The questionable nature of the public-information campaigns of the anti-irradiation pressure groups was on display in a January 27, 1993, ABC News 20/20 segment hosted by John Stossel. Stossel showed up at Food and Water, Inc.s public protest of the opening of the nations first commercial food-irradiation plant in Mulberry, Florida, and interviewed organization spokesman Michael Colby. If you look at the existing studies on humans and animals fed irradiated food, Colby soberly stated on camera, you will find testicular tumors, chromosomal abnormalities, kidney damage, and cancer and birth defects. Such statements by an authoritative-sounding spokesman for a consumer group are enough to turn anyone against irradiation. The problem, Stossel discovered, was that the author of the study that Colby referred to never said the kids [in the study] were developing cancer.
Food and Water, Inc., was caught in a lie on national television. Its radio ads are also highly questionable. One of them claimed that many scientists are saying irradiation makes food unsafe, and that new studies supposedly show that ingesting radiation exposed foods causes genetic damage, which can lead to cancer, and birth defects.4 But the designer of the ad, self-described guerrilla media guru Tony Schwartz, who also ran Lyndon Johnsons media campaign during the 1964 presidential election, told the Wall Street Journal that Im retracting my support for the ad because it was factually incorrect.5 On the 20/20 segment, Schwartz told John Stossel that Food and Water, Inc., had behaved in a sleazy manner.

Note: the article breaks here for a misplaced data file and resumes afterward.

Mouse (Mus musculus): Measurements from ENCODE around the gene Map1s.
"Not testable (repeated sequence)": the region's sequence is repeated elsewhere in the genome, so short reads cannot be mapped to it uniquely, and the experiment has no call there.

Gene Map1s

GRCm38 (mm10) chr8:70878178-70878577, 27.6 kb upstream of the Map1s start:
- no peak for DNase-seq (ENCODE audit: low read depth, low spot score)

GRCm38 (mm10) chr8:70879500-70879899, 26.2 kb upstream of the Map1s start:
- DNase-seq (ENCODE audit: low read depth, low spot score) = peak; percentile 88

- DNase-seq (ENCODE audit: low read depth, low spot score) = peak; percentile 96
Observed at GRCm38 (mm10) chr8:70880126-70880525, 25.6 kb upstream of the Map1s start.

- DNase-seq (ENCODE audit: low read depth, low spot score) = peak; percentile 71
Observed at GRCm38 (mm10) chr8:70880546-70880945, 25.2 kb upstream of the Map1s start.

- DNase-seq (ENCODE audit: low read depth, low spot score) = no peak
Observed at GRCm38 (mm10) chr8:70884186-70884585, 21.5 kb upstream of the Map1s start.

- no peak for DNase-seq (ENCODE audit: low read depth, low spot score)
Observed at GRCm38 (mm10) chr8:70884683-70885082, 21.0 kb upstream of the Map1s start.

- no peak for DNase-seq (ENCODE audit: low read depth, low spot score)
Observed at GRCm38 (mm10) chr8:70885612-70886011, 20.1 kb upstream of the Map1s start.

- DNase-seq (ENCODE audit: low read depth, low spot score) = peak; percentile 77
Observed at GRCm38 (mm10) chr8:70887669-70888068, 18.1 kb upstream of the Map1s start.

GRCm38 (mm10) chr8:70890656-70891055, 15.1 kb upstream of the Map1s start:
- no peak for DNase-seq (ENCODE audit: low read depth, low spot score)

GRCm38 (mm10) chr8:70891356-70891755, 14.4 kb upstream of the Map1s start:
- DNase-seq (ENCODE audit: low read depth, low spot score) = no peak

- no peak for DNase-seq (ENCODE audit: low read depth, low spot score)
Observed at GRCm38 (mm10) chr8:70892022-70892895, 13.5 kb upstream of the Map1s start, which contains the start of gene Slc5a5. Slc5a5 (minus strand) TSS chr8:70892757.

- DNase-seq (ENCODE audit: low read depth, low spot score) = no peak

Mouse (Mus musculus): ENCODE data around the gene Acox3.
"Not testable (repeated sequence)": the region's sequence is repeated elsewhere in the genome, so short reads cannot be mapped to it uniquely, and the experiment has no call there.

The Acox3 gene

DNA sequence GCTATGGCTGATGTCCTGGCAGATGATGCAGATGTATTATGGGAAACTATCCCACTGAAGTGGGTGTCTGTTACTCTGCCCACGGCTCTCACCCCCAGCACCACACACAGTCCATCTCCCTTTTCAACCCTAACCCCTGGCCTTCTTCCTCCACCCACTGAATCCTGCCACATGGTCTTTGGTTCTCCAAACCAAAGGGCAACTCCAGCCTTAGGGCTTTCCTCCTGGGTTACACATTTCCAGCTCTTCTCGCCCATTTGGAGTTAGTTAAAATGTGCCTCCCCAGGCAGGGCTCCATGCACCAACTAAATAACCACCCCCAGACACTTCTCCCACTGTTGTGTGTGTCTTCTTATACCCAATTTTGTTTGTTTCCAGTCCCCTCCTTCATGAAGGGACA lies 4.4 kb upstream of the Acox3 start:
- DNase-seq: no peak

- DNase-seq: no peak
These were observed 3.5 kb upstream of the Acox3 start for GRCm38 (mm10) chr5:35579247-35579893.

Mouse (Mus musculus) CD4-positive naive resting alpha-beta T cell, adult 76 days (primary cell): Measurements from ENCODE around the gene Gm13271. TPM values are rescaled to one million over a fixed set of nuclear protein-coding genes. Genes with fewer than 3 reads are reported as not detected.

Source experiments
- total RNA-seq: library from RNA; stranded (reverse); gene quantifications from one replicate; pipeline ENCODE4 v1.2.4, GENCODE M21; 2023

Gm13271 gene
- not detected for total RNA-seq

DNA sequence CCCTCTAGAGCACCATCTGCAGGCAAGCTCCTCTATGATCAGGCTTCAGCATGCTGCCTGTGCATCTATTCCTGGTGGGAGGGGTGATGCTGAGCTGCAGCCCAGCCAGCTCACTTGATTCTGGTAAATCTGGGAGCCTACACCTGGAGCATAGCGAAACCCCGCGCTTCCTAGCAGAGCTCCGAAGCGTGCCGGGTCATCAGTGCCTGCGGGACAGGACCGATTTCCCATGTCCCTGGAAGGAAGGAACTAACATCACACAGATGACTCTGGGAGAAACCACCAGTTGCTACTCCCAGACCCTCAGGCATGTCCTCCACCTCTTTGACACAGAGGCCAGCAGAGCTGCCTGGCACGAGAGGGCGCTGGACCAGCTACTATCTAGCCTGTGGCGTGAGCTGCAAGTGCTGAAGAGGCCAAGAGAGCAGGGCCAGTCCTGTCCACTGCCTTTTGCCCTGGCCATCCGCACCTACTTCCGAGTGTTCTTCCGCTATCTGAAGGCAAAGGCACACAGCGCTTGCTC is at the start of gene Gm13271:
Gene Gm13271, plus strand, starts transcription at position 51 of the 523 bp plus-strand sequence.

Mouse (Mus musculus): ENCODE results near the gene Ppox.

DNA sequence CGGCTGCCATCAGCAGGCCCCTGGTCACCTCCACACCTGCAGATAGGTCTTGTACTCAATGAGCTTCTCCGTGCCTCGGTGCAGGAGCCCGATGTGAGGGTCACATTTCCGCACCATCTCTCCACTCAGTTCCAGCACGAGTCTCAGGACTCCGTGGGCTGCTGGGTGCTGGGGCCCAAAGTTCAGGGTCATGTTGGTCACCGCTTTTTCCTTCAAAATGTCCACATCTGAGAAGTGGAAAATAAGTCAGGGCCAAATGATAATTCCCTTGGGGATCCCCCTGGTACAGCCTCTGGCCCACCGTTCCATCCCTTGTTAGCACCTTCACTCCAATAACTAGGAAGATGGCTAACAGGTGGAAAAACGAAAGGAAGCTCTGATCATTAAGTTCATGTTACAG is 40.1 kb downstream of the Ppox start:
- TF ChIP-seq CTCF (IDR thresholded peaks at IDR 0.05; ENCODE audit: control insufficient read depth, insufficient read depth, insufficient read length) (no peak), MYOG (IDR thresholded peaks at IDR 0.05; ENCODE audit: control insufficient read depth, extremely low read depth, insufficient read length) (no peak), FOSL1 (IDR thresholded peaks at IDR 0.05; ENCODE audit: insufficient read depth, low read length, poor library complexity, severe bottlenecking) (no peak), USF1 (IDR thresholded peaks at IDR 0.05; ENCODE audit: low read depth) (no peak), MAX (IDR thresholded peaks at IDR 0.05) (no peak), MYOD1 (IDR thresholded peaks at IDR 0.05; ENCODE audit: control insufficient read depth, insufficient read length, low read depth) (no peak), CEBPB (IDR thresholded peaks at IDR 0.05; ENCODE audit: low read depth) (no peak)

The consumer activists at Food and Water, Inc., and at CSPI have urged the federal government to employ thousands of additional meat inspectors instead of permitting a more widespread use of irradiation. But such a regulatory onslaught is bound to be completely unproductive. Professor James Steele of the University of Texas School of Public Health has written that E. coli is not known to cause any diseases with clinical signs in cattle. Cattle are passive carriers of this virulent form of colon bacteria and there is no way the Federal inspectors can identify a carrier animal by physical examination.6
Allan Forbes, the former director of the FDAs Office of Nutrition and Food Sciences, hit the nail on the head when he said of Food and Water, Inc., CSPI, and other so-called consumer organizations that theyve lost sight of what the public interest is. Food irradiation is safe beyond the slightest question. Its a sad commentary, but its clear to me that these groups make their living by creating fear about issues like this.7
For three years, this fear-mongering was apparently enough to encourage the FDA to delay its regulatory approval of irradiation for red meat. The FDA literally killed American citizens by denying them the right to decide for themselves whether they wanted irradiated food. FDA regulation was infinitely more hazardous to health than food irradiation could ever conceivably be.
1. American Spice Trade Association, What Consumers Really Think About Irradiated Foods, (Englewood Cliffs, N.J.: ASTA, 1995), p. 3.
2. World Health Organization, Safety and Nutritional Adequacy of Irradiated Food (Washington, D.C.: WHO, May 27, 1992), p. 52.
3. Nations Pride, Increase Sales with Fresh Irradiated Produce (Plant City, Fla.: Nations Pride, 1994).
4. Radiation Exposed Food, Test of National Radio Advertisement by Food and Water, Inc., 1990.
5. Bruce Ingersoll, Schwartz Disavows Ad Denouncing Food Irradiation (Kanata, Ont., Canada: Nordion International, July 1996).
6. Quoted in John Berlau, Irradiation, Not More Regulation, for Greater Food Safety, Consumer Alert Issue Brief (Washington, D.C.: Consumer Alert, 1996).
7. Larry Katzenstein, Good Food You Cant Get, Readers Digest, July 1993, p. 47.
Thomas J. DiLorenzo is a Research Fellow at The Independent Institute, and Professor of Economics at Loyola College in Maryland.
|James T. Bennett is Professor of Economic at George Mason University|
This article is reprinted with permission from The Freeman, February 1998. © Copyright 1998, the Foundation for Economic Education.